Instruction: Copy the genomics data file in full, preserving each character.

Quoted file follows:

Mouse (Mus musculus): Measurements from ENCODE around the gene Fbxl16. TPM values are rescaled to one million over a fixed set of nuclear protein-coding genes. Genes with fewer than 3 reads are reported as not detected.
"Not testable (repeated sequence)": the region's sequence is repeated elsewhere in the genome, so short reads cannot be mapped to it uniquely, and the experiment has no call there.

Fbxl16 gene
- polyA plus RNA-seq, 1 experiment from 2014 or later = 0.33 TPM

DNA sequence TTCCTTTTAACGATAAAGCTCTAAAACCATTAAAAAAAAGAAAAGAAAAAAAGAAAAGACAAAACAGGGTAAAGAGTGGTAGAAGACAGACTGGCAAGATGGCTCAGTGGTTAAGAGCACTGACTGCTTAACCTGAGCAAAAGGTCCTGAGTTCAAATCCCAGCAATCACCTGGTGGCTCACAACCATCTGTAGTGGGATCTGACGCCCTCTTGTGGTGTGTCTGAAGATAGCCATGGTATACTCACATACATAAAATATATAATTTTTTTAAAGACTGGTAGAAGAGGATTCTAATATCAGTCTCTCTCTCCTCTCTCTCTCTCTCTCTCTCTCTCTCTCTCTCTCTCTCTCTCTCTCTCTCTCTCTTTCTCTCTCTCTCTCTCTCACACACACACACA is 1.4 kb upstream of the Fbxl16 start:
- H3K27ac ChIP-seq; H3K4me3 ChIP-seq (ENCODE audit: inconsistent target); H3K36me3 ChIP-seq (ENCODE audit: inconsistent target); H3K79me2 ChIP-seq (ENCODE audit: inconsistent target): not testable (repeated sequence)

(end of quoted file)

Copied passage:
Mouse (Mus musculus): Measurements from ENCODE around the gene Fbxl16. TPM values are rescaled to one million over a fixed set of nuclear protein-coding genes. Genes with fewer than 3 reads are reported as not detected.
"Not testable (repeated sequence)": the region's sequence is repeated elsewhere in the genome, so short reads cannot be mapped to it uniquely, and the experiment has no call there.

Fbxl16 gene
- polyA plus RNA-seq, 1 experiment from 2014 or later = 0.33 TPM

DNA sequence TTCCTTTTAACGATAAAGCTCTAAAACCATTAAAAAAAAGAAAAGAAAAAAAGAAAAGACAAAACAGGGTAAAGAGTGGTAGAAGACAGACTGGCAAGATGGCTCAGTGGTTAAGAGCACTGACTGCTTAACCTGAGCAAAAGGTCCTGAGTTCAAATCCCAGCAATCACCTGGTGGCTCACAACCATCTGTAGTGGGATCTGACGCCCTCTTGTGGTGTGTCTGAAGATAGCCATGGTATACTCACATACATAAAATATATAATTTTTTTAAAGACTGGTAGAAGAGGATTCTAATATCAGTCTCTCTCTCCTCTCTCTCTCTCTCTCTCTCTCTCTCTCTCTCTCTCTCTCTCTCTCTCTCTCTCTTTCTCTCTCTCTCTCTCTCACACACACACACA is 1.4 kb upstream of the Fbxl16 start:
- H3K27ac ChIP-seq; H3K4me3 ChIP-seq (ENCODE audit: inconsistent target); H3K36me3 ChIP-seq (ENCODE audit: inconsistent target); H3K79me2 ChIP-seq (ENCODE audit: inconsistent target): not testable (repeated sequence)